What happened at the Olympics yesterday

Credit…Hiroko Masuike/The New York Times

The women skated around the face-off circle, all having already mastered the Finns, Swiss and Russians.

They had come to the Beijing Games for this: another duel between Canada and the United States, the most famous rivalry in women’s hockey.

Late in the afternoon at the Wukesong Sports Center after Canada’s 4-2 victory, the Canadians oozed confidence, the Americans broke down and the rest of the peloton in Beijing braced themselves for all attacks the two could unleash in the coming days as they chase the Olympic title. which will be awarded on February 17.

Since the beginning of the Games, neither Canada nor the United States had faced a showdown of speed and power like the one that unfolded on Tuesday. It was not surprising. The two are the only two countries to win gold medals since women’s hockey became an Olympic sport in 1998.

United States

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The Canadians were, as always, efficient shooters, hitting USA goalie Maddie Rooney 27 times. The United States challenged their Canadian counterpart, Ann-Renée Desbiens, with 53 shots.

“For us, we really want to focus on quality chances rather than quantity,” said Canadian forward Sarah Nurse. “I know we’ve had a lot of shots this tournament as well, but I think we focus a lot on Category A scoring chances.”

Digging a bit deeper, Nurse added: “Yeah, USA had a lot of perimeter shots, but we had a stellar goalie, and so if you’re going to shoot from the outside, you’re not going to mark on it.”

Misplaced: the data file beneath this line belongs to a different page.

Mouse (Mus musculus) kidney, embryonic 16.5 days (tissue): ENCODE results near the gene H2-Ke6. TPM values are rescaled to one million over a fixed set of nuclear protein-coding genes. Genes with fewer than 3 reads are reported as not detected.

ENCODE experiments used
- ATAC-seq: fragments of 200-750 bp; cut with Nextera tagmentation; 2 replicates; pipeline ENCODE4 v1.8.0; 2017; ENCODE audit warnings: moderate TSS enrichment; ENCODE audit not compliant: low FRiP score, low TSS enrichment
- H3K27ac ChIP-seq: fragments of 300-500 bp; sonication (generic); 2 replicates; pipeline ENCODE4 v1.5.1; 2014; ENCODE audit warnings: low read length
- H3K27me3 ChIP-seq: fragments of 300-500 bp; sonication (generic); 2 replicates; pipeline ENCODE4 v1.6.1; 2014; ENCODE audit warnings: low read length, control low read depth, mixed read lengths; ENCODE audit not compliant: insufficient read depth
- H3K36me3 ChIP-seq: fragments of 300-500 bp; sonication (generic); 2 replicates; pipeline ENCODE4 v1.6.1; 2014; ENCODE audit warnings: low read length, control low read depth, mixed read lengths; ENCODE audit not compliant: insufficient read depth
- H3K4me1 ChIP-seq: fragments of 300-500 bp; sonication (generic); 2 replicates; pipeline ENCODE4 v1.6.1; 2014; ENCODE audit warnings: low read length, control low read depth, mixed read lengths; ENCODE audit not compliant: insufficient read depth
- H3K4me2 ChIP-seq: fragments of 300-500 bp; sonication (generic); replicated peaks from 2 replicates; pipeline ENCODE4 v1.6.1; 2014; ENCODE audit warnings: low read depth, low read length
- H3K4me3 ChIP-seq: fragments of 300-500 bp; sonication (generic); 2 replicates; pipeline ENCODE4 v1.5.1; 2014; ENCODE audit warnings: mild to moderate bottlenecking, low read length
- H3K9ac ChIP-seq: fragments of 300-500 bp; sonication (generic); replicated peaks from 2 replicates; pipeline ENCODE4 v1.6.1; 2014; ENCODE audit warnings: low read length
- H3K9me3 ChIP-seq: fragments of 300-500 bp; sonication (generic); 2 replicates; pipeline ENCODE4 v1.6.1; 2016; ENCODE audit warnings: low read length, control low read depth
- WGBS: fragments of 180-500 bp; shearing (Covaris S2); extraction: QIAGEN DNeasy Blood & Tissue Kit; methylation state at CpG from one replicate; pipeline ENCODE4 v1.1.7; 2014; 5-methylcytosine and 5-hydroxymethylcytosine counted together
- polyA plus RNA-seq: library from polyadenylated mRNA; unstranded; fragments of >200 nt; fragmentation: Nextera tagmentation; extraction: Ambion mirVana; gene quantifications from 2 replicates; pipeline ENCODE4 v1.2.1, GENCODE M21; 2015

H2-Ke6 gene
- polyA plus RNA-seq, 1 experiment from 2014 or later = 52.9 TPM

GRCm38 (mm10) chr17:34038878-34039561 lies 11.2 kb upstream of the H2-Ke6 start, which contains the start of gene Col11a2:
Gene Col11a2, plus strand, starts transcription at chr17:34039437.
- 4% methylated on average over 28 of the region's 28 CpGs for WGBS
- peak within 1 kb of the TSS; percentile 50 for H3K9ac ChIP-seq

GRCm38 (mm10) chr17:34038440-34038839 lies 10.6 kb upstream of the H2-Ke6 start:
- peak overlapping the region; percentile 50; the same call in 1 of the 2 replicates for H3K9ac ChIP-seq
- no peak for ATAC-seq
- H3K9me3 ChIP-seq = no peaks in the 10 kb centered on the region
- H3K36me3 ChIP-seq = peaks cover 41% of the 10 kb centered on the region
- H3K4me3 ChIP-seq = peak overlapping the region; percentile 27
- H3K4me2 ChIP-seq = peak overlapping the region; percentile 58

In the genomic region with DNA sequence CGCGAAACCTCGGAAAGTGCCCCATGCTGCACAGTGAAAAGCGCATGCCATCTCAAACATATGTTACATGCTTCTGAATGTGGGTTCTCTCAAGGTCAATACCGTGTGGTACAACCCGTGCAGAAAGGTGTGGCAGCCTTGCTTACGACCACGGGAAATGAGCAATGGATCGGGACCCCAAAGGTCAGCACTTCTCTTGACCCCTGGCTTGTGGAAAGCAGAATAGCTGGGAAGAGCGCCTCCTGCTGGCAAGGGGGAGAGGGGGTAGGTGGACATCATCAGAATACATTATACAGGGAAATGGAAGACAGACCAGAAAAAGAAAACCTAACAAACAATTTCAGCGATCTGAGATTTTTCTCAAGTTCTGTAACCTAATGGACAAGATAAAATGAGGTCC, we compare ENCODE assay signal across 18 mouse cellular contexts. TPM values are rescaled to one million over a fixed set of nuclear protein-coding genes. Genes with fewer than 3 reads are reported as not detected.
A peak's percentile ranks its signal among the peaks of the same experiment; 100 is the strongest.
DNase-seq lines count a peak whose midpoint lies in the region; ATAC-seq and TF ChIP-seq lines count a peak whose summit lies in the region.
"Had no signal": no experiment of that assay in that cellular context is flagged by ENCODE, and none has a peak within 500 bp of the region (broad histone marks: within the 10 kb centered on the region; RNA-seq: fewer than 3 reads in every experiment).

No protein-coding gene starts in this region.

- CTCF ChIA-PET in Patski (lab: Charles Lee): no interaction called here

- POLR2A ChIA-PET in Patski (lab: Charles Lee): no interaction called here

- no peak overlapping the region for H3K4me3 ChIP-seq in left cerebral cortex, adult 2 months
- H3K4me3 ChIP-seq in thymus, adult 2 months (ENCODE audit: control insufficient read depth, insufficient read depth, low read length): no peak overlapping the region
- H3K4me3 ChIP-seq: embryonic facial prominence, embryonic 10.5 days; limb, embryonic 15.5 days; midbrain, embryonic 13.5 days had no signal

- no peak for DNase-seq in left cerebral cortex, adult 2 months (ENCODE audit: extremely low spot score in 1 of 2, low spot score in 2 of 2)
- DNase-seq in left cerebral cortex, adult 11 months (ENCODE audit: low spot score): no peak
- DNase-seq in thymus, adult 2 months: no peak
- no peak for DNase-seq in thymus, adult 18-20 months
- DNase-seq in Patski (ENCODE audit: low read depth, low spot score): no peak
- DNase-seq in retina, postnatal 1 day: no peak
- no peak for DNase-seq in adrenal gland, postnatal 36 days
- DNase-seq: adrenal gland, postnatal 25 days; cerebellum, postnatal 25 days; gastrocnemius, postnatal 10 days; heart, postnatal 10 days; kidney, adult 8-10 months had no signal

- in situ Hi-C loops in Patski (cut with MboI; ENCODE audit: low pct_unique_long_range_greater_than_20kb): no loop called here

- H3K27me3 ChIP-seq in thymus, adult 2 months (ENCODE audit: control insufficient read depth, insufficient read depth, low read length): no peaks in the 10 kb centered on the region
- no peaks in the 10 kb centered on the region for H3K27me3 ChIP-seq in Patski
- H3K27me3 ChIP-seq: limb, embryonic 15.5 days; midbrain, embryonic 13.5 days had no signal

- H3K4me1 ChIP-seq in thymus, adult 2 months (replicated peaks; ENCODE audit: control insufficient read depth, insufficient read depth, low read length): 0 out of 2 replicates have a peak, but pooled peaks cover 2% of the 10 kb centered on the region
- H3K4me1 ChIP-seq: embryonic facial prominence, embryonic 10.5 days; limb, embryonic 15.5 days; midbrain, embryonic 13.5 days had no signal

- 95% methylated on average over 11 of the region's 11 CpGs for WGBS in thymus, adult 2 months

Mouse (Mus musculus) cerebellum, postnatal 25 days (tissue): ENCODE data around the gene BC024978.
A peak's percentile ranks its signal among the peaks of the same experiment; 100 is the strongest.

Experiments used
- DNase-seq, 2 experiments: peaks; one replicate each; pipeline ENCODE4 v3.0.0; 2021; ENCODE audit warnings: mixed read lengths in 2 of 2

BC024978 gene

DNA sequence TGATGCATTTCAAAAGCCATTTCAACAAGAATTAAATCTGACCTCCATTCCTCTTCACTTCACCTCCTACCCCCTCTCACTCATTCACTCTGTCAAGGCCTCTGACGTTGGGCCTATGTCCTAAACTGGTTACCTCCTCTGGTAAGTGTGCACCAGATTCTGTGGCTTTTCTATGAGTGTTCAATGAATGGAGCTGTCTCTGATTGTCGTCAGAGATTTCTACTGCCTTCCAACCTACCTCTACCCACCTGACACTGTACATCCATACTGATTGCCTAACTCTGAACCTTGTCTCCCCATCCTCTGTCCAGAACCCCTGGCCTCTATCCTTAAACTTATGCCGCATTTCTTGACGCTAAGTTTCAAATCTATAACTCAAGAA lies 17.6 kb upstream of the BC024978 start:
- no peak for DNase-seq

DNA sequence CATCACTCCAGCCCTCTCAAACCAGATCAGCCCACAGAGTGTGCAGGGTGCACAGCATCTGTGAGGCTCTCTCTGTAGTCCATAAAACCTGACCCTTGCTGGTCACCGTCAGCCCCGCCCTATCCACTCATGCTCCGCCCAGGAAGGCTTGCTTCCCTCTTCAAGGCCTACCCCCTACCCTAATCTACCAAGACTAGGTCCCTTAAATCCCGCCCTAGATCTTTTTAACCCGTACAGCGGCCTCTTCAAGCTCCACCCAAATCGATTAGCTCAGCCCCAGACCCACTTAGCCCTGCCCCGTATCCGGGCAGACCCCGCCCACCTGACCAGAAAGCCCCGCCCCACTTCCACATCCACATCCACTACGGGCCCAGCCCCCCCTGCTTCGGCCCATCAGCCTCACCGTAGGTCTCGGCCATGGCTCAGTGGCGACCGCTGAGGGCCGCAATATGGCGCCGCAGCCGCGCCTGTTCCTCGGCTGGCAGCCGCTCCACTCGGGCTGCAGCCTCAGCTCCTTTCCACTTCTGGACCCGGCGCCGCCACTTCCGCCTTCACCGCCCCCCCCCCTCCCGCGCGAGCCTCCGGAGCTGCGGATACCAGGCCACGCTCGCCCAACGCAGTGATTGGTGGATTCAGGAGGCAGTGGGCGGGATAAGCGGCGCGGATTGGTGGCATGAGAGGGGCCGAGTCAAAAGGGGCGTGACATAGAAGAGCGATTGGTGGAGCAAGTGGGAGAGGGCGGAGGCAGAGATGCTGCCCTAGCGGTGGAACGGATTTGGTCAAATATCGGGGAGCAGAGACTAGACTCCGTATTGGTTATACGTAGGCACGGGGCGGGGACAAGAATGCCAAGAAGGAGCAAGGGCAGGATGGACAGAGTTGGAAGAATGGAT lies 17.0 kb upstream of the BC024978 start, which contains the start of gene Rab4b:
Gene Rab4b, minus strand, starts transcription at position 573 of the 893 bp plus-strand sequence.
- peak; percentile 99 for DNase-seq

The United States conceded they would need a new strategy against Desbiens, who is competing in his second Olympics.

“It’s good to have zone time and shots on goal, but when they block as many as they have and some of those things, the shots don’t matter,” said Joel Johnson, the American coach. “We need to find a different way to create better quality scoring chances if we hope to win a game like this.”

Credit…Hiroko Masuike/The New York Times

Canada’s offensive power didn’t start as quickly as in other games, with the puck barely falling before the goal horn sounded.

It all started with just under six minutes left in the first period, when, as the Americans lost a player to a crosscheck penalty, Marie-Philip Poulin took control of the puck. She moved on to Sarah Fillier, who was prowling around the Olympic rings just beyond the goal line.

Fillier slid the puck to Brianne Jenner, who extended her stick just far enough to redirect it past Rooney, whose head fell instantly in dismay.

The transnational defensive magic of the first period, despite the goal, did not last. In fact, it was almost dropped for about eight minutes in the second period when the Americans and Canadians combined for five goals.

Almost halfway through the 60-minute game, Kelly Pannek, an American striker, passed to a rapidly approaching Dani Cameranesi. A missed defender, and Cameranesi leveled the score.

Thirty seconds later, officials cited Canadian forward Emily Clark for boarding. It was another chance for the Americans, who had failed to score on two previous power plays, and Alex Carpenter quickly fired the puck into the United States goal, giving the Americans the smallest of advantages.

It lasted 26 seconds.

Then Jenner scored after Rooney’s bet on where the puck would fly went wrong. Jamie Lee Rattray, a Canadian forward, added another goal to her team’s total soon after.

Things got worse for the Americans a few minutes later when a hook shot led to a penalty shot, which Poulin converted to give Canada a two-goal lead.


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